Of the innovation propositions tested by Ipsos, we have found innovations that make meaningful claims BEYOND category entry requirements create differentiation vs competitors and make them more resilient to price increases. During inflationary times as consumers diligently seek value for money, overlaying claims beyond basic efficacy claims often provides the justification consumers' need to pay a little more than the absolute minimum to get the job done. 

To illustrate this phenomenon, Ipsos recently introduced US consumers to some hypothetical new shampoo propositions. Several new propositions are introduced that are only different on the claims made. Some made only category-average efficacy claims, while others included overlaying claims that went beyond the core, such as “sustainable packaging”, “Sulphate-Free”, and “no Silicon”, etc. Consumers are then asked to choose between these new ideas vs leading brands in pair-wise forced-choice exercises. With each choice exercise, the price for the new products would vary based on a carefully planned rotational design.  

For each $1 increase in price, we found propositions that offer only basic claims suffer an average loss of 11% in win rate vs competition, while for ones with overlaying beyond-the-core claims, the resilience to price increase improves significantly to only -6% loss with an increment of $1 in price. 

Example choice screen from one of the innovation iterations by price and claims.

Example choice screen from one of the innovation iterations by price and claims. Example choice screen from one of the innovation iterations by price and claims.

Finding the right claims for permissibility to charge more

The above shows a simplified illustration of the power of overlaying claims on price resilience. It is however important to note that not all “beyond the core” claims are equally effective. The term “Permissibility to Price Increase” indicates the power different claims carry in supporting price increases without losing volume. At Ipsos, each year we conduct many pricing permissibility tests for our clients in quest for premiumisation or price increases.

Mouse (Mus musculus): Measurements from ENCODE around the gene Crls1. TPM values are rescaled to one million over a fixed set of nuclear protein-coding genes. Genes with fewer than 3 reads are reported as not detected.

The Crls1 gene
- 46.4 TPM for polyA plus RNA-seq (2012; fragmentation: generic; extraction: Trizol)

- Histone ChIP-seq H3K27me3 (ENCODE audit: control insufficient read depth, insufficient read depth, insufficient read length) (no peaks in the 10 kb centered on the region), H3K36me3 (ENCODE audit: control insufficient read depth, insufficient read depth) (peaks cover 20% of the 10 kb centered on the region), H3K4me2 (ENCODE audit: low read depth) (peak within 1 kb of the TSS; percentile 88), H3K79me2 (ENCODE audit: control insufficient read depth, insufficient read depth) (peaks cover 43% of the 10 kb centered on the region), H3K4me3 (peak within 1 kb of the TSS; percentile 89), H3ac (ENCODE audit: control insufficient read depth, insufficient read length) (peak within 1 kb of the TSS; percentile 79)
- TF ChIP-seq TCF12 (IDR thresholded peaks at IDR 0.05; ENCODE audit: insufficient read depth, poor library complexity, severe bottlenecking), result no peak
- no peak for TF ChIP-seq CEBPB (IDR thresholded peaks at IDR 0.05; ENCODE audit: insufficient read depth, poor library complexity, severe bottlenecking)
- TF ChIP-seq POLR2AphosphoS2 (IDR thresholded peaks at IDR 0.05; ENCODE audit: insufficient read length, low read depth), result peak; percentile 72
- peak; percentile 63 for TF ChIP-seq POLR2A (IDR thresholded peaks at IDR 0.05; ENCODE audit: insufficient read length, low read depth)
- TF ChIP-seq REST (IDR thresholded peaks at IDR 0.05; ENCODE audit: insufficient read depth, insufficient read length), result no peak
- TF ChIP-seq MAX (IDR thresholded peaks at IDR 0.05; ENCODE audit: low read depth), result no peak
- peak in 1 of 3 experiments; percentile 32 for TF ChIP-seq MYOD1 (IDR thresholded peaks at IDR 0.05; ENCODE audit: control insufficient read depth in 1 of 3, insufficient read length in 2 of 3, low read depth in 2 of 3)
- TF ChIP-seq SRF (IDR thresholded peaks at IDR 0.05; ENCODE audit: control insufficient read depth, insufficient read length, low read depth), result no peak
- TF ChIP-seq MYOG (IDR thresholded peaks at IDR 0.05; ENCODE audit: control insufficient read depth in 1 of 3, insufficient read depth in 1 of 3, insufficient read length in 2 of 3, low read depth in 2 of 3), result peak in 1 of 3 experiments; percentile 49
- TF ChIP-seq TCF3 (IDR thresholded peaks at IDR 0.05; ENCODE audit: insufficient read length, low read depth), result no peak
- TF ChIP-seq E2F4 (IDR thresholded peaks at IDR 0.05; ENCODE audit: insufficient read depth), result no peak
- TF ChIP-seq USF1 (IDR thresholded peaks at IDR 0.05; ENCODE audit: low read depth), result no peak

In one such example, a global beverage company looked for claims they can make on their renovation projects that could sustain the largest price increase without losing volume. Consumers are led to a behavioral exercise shopping for beverage products each making an array of carefully designed claims.  The share of choice for the client brands are observed as the combination of claims change. The study tested over 20 possible claims and revealed that 2/3 of these claims are not effective in sustaining price increases at all. Only a handful of claims were effective, among which the best performing claim carried a “functional wellness” message and packed an ability to support a 29% price increase while maintaining the share of choice parity to current. The vast disparity of performances by different claims highlights the importance of understanding “permissibility” before major projects are decided. 

As a second step to “permissibility” understanding, marketers need to understand the level of fit these promising claims have with their brands. In a different Pricing Permissibility test conducted by Ipsos, a maker of Italian food products in the US discovered the claim “imported directly from Italy” with the highest permissibility overall. However, when they drilled down to individual brands, they found that only one of their current brands had the equity to carry this claim, when other brands in their portfolio made the same claim, believability was called into question by consumers. 

Next week, we will discuss how to choose between tactics to raise price, downsize, or other cost reduction methods.

Jiongming Mu
Global Head of Innovation Testing and Forecasting at Ipsos